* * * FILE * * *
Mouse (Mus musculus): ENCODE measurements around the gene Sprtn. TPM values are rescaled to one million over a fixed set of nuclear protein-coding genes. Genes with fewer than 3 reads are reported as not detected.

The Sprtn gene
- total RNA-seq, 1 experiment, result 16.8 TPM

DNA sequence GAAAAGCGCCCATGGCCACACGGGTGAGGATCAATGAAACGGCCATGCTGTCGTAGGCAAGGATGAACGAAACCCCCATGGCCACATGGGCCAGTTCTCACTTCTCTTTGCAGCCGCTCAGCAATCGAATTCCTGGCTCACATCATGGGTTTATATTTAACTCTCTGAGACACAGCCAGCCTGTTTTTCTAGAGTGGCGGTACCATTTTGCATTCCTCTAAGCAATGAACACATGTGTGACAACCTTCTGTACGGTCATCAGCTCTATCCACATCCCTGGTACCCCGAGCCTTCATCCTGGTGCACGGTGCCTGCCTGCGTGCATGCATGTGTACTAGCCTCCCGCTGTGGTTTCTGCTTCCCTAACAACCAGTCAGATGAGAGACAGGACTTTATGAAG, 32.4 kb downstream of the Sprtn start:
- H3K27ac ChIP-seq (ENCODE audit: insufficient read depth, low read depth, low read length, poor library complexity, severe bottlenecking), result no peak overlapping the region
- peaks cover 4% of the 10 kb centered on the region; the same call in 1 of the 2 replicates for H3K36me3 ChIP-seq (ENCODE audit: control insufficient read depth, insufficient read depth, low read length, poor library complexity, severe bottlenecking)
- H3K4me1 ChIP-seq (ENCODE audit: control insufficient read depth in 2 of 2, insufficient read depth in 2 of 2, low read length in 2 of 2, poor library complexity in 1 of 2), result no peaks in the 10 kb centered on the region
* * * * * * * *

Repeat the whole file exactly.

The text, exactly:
Mouse (Mus musculus): ENCODE measurements around the gene Sprtn. TPM values are rescaled to one million over a fixed set of nuclear protein-coding genes. Genes with fewer than 3 reads are reported as not detected.

The Sprtn gene
- total RNA-seq, 1 experiment, result 16.8 TPM

DNA sequence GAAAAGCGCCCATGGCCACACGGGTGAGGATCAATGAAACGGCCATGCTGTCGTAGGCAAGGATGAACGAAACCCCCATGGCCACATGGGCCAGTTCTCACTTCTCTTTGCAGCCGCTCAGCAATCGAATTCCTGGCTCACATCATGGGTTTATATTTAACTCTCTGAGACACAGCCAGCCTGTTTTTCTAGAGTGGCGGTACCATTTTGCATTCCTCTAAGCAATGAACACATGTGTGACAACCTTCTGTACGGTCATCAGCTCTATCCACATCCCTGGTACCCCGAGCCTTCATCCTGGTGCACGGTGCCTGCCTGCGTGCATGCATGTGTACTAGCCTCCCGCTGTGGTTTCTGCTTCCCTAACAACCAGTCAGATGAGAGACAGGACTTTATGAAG, 32.4 kb downstream of the Sprtn start:
- H3K27ac ChIP-seq (ENCODE audit: insufficient read depth, low read depth, low read length, poor library complexity, severe bottlenecking), result no peak overlapping the region
- peaks cover 4% of the 10 kb centered on the region; the same call in 1 of the 2 replicates for H3K36me3 ChIP-seq (ENCODE audit: control insufficient read depth, insufficient read depth, low read length, poor library complexity, severe bottlenecking)
- H3K4me1 ChIP-seq (ENCODE audit: control insufficient read depth in 2 of 2, insufficient read depth in 2 of 2, low read length in 2 of 2, poor library complexity in 1 of 2), result no peaks in the 10 kb centered on the region